A policy statement
published Monday by the American Academy of Pediatrics says that the regulatory framework for certain chemicals is antiquated and based on an outdated understanding of science.
An accompanying technical report
cites mounting evidence of negative health effects in children from chemicals added to food in processing, such as flavoring and coloring, and substances indirectly affecting food through packaging and manufacturing, such as adhesives and coatings.
The report features "some striking and surprising concerns about the lack of attention that these chemicals have received by regulatory agencies," said Dr. Leonardo Trasande, director of the Division of Environmental Pediatrics at New York University School of Medicine and lead author of the statement and report.
"Pound for pound, children eat more food and therefore have a higher level of exposure compared to us adults," Trasande said. "In addition, their developing organ systems are uniquely vulnerable. ...There can be fundamental disruptions in various endocrine functions that can manifest not only in early childhood but potentially in later life as a result of prenatal or infant exposure."
Trasande also cited several chemicals that are of distinct concern: bisphenols, used in aluminum can linings (bisphenol A was banned from baby bottles and sippy cups by the US Food and Drug Administration in 2012
, but the FDA
asserts its safety in food packaging); phthalates, used to make plastics soft; perchlorates, used in food packaging; and nitrates and nitrites, which are preservatives and color enhancers.
"Chemicals used in everyday products need to be rigorously evaluated for their full potential of human health impacts before they are made widely available in the marketplace," Dr. Maida P. Galvez, an associate professor in the Department of Preventive Medicine and Pediatrics at the Icahn School of Medicine at Mount Sinai, told CNN previously
Experts fear that these chemicals may have a range of side effects including thyroid hormone disruption, endocrine disruption that involves mimicking estrogen and blocking testosterone, brain development effects, increased risk of obesity and decreased birth weight.
"It's not simply calories in, calories out," Trasande said. "That used to be a convenient framework for thinking about obesity, but now we know that synthetic chemicals disrupt how calories are processed and ultimately converted into protein vs. sugar vs. fat.
"Even at a basic level, we understand that thyroid hormone is not only important for brain development but also heart function, bone function, muscle," he added. "Practically every organ system is touched by thyroid hormone function."
The American Chemistry Council
, which represents companies in the chemical industry, said in a statement that Americans "should know that all plastics intended for contact with food are reviewed for safety and must meet stringent FDA safety requirements before they can be used in food packaging.
"Consumers want to know that the products they purchase -- including packaged foods -- will perform as expected, provide the desired benefit and are safe for their families. Plastics packaging is critical to protecting the quality and integrity of food, and to help in the safe transportation and storage of food."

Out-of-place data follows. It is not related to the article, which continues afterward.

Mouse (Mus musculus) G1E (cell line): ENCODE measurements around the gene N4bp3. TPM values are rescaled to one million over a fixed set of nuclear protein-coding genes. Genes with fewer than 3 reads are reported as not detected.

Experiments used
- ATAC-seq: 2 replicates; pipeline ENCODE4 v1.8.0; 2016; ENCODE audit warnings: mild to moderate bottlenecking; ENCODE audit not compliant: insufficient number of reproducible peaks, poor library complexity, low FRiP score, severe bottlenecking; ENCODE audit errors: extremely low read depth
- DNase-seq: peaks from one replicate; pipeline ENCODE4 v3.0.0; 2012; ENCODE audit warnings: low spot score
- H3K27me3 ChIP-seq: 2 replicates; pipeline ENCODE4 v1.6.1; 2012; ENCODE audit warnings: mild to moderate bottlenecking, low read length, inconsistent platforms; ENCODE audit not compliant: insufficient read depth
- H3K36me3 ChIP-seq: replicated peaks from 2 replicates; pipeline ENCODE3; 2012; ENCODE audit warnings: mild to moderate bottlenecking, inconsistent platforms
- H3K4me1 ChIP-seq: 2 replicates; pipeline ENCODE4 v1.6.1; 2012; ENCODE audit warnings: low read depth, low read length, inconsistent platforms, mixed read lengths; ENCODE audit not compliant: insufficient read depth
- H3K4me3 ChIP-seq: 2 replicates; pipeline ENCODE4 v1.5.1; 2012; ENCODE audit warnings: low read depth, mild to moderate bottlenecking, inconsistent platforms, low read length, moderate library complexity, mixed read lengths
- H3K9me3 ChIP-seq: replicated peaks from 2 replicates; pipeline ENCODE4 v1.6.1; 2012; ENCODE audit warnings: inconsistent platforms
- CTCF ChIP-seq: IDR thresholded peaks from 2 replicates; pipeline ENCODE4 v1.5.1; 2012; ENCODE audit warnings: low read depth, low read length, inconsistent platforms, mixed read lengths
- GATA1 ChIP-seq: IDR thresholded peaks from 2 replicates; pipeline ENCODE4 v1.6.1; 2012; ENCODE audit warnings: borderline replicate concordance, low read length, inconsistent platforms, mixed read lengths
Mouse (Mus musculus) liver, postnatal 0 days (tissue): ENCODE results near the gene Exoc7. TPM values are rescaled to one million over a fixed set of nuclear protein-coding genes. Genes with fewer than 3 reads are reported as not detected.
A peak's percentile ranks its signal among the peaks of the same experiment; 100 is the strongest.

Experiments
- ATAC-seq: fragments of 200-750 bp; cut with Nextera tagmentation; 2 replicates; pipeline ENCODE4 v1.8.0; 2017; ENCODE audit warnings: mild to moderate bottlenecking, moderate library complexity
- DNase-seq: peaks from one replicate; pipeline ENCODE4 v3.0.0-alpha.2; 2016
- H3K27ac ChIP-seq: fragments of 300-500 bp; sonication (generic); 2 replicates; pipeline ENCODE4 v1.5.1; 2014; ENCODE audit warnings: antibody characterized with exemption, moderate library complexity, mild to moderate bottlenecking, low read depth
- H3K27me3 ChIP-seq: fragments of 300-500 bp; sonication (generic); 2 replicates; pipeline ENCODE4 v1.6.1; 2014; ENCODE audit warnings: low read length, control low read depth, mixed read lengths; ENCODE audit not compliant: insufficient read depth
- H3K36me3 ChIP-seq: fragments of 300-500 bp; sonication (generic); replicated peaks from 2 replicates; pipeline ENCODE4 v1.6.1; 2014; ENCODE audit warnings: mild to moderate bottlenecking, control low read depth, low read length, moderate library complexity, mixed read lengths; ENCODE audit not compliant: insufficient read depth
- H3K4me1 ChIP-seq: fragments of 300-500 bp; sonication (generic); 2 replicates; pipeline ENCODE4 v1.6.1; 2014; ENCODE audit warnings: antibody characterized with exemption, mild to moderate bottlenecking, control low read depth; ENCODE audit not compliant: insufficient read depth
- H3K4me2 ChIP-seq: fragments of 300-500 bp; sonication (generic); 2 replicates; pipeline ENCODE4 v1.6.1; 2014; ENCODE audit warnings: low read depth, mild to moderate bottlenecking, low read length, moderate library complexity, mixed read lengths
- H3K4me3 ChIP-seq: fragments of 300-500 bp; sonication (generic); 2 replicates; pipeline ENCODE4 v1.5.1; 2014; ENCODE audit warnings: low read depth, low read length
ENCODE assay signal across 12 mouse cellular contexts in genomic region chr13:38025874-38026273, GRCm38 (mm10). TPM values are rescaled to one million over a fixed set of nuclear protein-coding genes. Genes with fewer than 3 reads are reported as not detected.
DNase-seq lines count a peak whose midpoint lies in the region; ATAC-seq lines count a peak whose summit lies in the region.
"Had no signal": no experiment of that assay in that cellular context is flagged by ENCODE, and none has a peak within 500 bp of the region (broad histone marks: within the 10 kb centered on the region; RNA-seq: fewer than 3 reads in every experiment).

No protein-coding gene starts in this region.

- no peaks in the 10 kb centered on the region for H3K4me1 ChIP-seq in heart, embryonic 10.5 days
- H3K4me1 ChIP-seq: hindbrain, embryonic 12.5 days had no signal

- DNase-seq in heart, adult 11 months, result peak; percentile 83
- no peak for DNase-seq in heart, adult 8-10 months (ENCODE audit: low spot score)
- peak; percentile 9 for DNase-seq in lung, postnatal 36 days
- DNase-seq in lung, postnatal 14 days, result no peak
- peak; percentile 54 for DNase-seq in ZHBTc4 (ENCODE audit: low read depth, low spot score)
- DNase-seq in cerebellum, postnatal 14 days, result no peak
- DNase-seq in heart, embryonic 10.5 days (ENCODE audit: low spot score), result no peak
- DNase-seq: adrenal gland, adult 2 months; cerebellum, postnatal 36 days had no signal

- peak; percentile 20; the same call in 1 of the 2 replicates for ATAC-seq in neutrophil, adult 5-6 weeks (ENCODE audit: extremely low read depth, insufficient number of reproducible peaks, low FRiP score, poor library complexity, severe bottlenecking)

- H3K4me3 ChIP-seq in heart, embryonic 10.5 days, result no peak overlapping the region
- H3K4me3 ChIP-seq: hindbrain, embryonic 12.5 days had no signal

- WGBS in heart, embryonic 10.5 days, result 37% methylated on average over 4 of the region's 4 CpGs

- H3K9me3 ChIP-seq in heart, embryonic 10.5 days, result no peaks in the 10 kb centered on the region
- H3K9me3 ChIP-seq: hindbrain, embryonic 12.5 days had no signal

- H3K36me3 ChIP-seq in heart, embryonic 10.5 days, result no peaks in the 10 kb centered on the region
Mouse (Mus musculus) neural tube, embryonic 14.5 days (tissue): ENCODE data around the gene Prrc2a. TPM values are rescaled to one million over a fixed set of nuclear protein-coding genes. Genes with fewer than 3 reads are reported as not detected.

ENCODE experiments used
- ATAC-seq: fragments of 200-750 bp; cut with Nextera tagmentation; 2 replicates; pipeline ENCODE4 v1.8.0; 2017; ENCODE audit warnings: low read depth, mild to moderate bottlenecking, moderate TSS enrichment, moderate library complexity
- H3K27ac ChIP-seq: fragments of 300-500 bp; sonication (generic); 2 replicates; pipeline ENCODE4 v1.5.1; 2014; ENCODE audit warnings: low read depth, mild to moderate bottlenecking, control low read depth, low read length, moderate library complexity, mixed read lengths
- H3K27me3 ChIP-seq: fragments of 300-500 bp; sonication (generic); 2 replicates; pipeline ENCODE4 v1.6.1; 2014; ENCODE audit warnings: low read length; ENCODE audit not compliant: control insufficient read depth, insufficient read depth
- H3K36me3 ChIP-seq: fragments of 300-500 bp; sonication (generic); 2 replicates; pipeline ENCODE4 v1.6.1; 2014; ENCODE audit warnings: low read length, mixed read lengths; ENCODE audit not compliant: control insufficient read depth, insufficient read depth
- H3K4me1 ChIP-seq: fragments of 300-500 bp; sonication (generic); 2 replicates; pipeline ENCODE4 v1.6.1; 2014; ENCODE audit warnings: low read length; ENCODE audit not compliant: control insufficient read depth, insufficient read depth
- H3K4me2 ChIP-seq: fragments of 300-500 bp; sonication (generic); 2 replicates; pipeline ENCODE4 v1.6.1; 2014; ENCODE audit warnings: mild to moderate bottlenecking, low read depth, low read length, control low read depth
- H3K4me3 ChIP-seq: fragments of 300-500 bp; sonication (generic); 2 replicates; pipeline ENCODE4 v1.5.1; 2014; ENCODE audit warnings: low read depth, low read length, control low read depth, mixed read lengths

There are three arms of action on this issue, Trasande explained. One is broader social action in which the public demands a change, the second is what pediatricians can do, and the third is what regulators can adjust to ensure safety.
About 1,000 chemicals are considered to be "Generally Recognized as Safe" without approval from the FDA, the authors noted. The FDA states
that any substance purposely used as a food additive is subject to its approval, "unless the substance is generally recognized, among qualified experts, as having been adequately shown to be safe under the conditions of its intended use."
The academy has urged the government to revise its Generally Recognized As Safe process, making it more transparent and mandating additional tests for toxicity before approving chemicals to be used in food items.
"There are safe and simple steps that families can take to limit their exposure: reducing canned food consumption, avoiding microwaving plastic," Trasande said. "This is also another opportunity to emphasize the need for fresh fruit and vegetable consumption as opposed to other highly processed or packaged foods. Not only because of the nutrients and how they differ but also because of the chemical contamination that is much greater ... in fast food and other packaged foods."
Additional recommendations include avoiding processed meats, particularly during pregnancy, and avoiding food in plastic packaging that is labeled with the recycling codes 3 (phthalates), 6 (styrene, a suspected carcinogen
) or 7 (bisphenols). An exception is if the plastics are labeled as "biobased" or "greenware," which signifies that they are corn-based and are not made with bisphenols, according to the report.
When possible, glass and stainless steel can be used instead of plastic. The academy also suggests washing hands before handling food and drinks, and washing fruits and vegetables that can't be peeled.